Professional services firms are in incredibly high demand by clients. Catering to this successfully requires scale, and that can be achieved organically, acquisitively or through partnering – with each strategy requiring a careful eye on maintaining corporate culture. Keryn James draws on her three decades in the industry and work with six private equity firms to share her thoughts on successful scaling.
The demand for professional services is high and growing as firms increasingly seek specialist expertise. Scaling to meet this demand is both an opportunity and a challenge, with a mix of both organic and M&A growth typically employed.
“Each business needs a strategy that is fit for purpose,” stresses Keryn, whose impressive CV includes 30 years at global sustainability and EHS consulting firm ERM, five as CEO. “Whether you grow organically, through M&A or partnering, you need a very conscious strategy of how you scale,” she continues.
Each method for growth brings with it considerations, and she admits a bias towards ensuring a business grows organically. “An organic focus helps to ensure the core of what you do is strong, highly differentiated, and helps maintain competitive advantage,” she says. This is the case in a growth market and particularly so in a challenging one, with the need for clarity on how you add value, how you meet clients’ needs, and how you’re differentiated to competitors of paramount importance. Communicated correctly, this clarity supports the ongoing client relationships and pricing.
Opportunities and risks of M&A
Organic growth can be very beneficial, though time-consuming.
M&A can offer quicker results for growth, but integration and the people side are key. With an acquisition you need to be crystal clear on the strategic purpose and fit, and you need to ensure that you can retain talent, or you can lose value very quickly.
Keryn James, former CEO, ERM
In the professional services market more broadly and especially in the sustainability and environmental subsectors where Keryn has spent most of her career, a fragmented market means M&A represents a significant part of the opportunity – and often a way to enter new verticals and geographies more quickly than with organic growth.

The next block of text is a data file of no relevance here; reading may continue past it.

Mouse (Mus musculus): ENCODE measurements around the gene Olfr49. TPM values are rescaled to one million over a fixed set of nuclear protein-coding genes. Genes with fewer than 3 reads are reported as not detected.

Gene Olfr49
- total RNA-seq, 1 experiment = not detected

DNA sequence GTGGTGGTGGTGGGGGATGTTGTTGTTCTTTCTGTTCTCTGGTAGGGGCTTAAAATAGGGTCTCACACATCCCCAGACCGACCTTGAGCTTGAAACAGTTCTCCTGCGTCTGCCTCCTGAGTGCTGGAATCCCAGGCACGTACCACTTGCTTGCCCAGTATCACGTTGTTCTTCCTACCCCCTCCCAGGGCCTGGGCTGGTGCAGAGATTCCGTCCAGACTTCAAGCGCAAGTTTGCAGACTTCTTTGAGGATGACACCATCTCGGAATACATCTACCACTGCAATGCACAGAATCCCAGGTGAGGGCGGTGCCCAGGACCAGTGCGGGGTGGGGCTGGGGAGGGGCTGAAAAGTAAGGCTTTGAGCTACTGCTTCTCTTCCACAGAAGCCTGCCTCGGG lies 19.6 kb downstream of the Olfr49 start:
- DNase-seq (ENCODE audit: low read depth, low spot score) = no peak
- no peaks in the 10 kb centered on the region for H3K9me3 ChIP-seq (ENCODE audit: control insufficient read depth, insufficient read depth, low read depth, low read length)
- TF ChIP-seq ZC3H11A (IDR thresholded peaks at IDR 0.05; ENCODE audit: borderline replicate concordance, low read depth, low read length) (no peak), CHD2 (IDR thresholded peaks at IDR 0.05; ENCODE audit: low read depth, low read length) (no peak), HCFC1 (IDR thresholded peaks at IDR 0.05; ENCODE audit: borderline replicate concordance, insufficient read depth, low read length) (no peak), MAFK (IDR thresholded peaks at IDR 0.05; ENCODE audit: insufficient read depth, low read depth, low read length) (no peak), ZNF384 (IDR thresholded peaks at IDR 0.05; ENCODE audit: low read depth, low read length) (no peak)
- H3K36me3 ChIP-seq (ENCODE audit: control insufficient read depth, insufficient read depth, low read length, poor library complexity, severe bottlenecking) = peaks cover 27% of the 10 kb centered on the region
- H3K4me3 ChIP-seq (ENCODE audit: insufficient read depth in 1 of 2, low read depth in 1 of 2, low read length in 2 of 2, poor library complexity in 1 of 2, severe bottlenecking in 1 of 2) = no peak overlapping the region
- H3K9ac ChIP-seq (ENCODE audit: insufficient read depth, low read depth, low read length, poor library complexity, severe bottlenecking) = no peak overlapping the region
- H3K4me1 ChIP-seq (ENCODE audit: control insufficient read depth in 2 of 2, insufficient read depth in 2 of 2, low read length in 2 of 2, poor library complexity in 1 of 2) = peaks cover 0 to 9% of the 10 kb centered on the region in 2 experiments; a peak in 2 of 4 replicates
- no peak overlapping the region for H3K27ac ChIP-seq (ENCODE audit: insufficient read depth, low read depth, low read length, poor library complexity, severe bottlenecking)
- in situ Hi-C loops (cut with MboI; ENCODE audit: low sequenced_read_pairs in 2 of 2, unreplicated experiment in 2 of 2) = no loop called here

But acquisitions can bring challenges for people-reliant professional services businesses, with agreeing the deal just the beginning of an acquisition. “Ensuring that you have a clear and agreed integration plan is fundamental to success, particularly for people businesses. Talent can walk out the door if you get it wrong, and take their client relationships with them.”
Another risk with M&A is the diversion from a concentration on your core strategy. “Without dedicated resourcing, a focus on acquisitions could distract from the constant innovation in the core business – it is critical that you don’t allow this to happen because acquisitions are uncertain and may not eventuate at the pace and/or scale that you need,” Keryn warns.
Partnering is where she sees a lot of potential for the coming years as professional services firms look to scale. The demands of clients are evolving quickly, and they are often looking for multi-disciplinary and multi-sector solutions. “It’s highly relevant and potentially very powerful, especially for smaller businesses, though it’s currently not considered as often as it should be,” she observes.
Joining forces with another company (or companies) can be symbiotic if businesses lack certain skillsets or tech within their own firms. “While M&A brings risks, partnering can be a two-step adjacency to your core business, providing access to different skillsets and platforms and boosting resilience in a lot of businesses. It can create something that no one else has, achieving differentiation without the time needed for organic growth or risks inherent in M&A,” she enthuses.